Qwell is a liquid product available without prescription that contains three active ingredients - policosanol, phytosterols and soluble fiber - each one believed to possess cholesterol-lowering properties in its own right.
The cardiovascular benefits of phytosterols have been recognized by the FDA and in 2003 it extended permission for a broader range of food products and dietary supplements, containing at least 0.65 grams of phytosterol esters or 0.4 grams free phytosterols per serving, to be labeled as "heart healthy".
The medicinal properties of policosanol have been exploited in China and South America for many years. Its ability to lower LDL (low density lioprotein, or "bad cholesterol") and raise HDL (high-density lipoproteins or "good cholesterol") has been substantiated by numerous scientific tests, says the company
Remington also claims the liquid format of its product helps the body absorb the ingredients more quickly since, unlike with pills and tablets, there is no need for it to dissolve.
Demand for sterols has mushroomed in the last two years. Earlier this month Canadian sterols manufacturer Forbes Medi-Tech announced that it is looking forward to a prosperous 2005 largely thanks to a US$24.4 million sterol shipment agreement with a major multinational ingredient company.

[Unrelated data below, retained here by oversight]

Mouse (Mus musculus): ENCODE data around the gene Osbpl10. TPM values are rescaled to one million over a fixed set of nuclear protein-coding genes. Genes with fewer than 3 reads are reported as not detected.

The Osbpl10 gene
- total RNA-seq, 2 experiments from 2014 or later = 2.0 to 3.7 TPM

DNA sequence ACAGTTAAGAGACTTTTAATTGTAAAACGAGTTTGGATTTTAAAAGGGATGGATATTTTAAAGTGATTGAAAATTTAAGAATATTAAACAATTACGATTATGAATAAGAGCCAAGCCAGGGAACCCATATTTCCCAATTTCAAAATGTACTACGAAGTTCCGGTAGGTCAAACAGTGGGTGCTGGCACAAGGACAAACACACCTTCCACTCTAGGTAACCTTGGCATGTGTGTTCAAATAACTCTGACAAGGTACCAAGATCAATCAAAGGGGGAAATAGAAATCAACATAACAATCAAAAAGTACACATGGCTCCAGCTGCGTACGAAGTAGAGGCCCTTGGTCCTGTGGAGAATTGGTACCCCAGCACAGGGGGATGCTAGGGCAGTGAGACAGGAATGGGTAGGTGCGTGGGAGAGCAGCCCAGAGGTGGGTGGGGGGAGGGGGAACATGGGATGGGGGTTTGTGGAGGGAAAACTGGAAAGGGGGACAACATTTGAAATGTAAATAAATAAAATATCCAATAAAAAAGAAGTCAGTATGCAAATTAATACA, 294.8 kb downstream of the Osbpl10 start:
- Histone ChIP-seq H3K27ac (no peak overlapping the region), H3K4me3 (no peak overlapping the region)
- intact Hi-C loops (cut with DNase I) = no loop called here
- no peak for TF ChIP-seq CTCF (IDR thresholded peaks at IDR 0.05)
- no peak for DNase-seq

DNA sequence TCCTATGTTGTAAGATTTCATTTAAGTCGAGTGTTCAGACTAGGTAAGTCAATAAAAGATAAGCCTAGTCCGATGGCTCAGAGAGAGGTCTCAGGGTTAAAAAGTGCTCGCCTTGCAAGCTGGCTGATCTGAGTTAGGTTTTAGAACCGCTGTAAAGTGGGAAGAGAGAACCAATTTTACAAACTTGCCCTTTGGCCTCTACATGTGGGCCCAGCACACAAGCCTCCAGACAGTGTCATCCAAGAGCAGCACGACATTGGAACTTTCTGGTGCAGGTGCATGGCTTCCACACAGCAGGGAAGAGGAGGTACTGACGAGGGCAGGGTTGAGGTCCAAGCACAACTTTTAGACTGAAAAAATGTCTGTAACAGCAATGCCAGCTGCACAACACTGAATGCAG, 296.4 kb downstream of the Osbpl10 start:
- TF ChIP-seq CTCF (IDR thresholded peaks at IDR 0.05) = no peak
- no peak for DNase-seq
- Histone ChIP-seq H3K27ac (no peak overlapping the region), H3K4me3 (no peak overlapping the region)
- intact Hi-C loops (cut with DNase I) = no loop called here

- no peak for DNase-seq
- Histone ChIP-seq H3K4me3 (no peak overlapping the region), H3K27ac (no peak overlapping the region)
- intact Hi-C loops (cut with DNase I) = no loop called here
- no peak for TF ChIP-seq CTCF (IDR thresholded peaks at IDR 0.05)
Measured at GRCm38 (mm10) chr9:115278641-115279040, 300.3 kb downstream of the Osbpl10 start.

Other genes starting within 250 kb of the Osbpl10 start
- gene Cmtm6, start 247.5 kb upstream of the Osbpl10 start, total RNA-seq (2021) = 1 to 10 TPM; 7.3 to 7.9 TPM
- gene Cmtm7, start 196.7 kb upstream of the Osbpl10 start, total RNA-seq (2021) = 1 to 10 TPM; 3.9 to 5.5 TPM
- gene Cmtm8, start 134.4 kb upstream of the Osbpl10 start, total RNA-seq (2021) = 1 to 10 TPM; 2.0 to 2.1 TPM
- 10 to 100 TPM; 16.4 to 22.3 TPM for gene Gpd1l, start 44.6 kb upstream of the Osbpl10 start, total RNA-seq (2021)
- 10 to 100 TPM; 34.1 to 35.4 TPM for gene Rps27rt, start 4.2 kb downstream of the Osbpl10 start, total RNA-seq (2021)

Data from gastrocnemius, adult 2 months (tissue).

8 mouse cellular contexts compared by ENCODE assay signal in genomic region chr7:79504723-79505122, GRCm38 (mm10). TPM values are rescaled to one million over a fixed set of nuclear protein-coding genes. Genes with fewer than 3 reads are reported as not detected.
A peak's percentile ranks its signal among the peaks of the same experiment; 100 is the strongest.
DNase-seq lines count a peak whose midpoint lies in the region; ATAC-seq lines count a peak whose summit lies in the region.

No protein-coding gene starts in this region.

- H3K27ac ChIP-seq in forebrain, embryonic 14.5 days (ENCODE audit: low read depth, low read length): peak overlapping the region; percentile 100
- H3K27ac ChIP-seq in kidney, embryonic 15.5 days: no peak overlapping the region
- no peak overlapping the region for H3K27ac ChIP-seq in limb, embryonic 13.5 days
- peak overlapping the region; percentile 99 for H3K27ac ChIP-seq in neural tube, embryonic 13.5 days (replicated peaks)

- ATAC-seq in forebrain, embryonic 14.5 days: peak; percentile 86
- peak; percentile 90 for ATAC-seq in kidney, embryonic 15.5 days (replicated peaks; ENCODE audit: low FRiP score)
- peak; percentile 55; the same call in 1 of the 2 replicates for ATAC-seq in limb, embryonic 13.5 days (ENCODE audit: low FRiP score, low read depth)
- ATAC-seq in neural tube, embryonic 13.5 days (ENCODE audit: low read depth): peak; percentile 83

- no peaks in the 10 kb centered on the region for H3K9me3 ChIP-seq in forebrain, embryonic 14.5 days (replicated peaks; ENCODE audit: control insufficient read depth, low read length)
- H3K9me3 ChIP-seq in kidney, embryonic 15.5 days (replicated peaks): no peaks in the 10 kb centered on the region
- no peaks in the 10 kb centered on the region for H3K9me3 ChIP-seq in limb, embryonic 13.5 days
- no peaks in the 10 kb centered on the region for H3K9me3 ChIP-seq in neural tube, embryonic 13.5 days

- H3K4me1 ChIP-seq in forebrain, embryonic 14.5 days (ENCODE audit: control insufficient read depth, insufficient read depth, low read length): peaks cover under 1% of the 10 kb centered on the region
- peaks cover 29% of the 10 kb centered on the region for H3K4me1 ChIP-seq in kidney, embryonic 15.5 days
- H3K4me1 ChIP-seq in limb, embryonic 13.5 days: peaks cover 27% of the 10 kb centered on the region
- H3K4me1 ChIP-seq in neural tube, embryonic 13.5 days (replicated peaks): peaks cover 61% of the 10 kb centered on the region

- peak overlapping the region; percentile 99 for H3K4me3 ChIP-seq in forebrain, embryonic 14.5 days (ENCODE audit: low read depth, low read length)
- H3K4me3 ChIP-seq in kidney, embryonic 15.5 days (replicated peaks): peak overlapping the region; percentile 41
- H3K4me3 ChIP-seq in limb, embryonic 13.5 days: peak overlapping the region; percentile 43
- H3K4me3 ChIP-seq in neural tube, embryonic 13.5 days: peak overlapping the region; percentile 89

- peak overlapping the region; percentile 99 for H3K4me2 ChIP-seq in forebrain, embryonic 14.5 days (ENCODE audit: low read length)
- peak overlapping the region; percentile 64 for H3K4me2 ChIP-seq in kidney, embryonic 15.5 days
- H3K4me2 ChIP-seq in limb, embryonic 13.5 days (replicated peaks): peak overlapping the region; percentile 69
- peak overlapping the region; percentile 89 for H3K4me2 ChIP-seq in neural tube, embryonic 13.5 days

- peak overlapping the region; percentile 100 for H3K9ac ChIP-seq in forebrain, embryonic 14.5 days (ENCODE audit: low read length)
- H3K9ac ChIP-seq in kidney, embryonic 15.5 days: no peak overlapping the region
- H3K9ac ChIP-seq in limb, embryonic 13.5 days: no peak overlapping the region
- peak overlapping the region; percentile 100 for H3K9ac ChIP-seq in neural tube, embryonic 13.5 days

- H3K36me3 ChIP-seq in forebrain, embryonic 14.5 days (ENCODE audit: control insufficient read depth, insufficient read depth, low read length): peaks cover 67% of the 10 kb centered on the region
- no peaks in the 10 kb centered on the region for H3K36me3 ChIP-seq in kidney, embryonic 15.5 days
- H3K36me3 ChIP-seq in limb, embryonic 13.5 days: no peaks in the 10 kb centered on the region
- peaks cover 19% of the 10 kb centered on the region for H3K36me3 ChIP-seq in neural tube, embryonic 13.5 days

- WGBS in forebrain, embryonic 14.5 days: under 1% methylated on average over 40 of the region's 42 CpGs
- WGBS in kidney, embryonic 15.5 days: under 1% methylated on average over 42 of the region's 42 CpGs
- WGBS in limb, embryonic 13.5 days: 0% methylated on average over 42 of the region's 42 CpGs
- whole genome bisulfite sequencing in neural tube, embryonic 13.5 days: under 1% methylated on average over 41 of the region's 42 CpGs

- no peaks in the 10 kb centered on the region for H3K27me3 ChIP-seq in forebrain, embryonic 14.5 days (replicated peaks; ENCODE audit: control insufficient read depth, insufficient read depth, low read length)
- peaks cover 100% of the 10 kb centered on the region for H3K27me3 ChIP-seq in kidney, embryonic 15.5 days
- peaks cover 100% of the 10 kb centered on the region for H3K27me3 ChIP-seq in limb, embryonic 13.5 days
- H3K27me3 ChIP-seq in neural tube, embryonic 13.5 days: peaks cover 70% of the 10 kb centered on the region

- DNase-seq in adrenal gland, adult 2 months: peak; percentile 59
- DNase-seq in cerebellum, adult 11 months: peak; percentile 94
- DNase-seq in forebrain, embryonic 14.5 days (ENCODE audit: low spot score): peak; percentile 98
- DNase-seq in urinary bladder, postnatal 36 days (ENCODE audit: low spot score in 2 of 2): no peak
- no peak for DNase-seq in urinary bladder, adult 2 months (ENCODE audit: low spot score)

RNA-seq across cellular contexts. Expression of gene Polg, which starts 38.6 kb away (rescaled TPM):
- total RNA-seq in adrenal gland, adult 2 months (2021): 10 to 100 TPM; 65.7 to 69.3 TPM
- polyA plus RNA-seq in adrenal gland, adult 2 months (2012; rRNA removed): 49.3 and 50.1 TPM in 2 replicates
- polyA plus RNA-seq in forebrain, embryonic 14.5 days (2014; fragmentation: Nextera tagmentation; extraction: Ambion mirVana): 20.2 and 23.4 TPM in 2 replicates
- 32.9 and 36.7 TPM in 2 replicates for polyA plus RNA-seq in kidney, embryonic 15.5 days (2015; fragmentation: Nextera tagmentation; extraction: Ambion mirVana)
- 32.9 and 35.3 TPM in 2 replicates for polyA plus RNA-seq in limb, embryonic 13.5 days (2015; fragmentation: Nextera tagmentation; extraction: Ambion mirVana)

In December Forbes completed the expansion of its facility in Pasadena, Texas, from a capacity of 1000 to 1500 metric tonnes per year.
Greater quantities of policosanol are now available to formulators at cheaper prices than before, thanks to Unigen's patented process of extracting the commodity from insects. Until now, the main source of policosanol has been sugar cane, which yields relatively small amounts through an expensive extraction and purification process.
According to the American Heart Association, 70.1 million Americans suffer from one or more type of cardiovascular disease.
Known side effects of statins include liver and digestive tract problems, hepatitis and a muscle-damaging condition called rhabdomyolysis.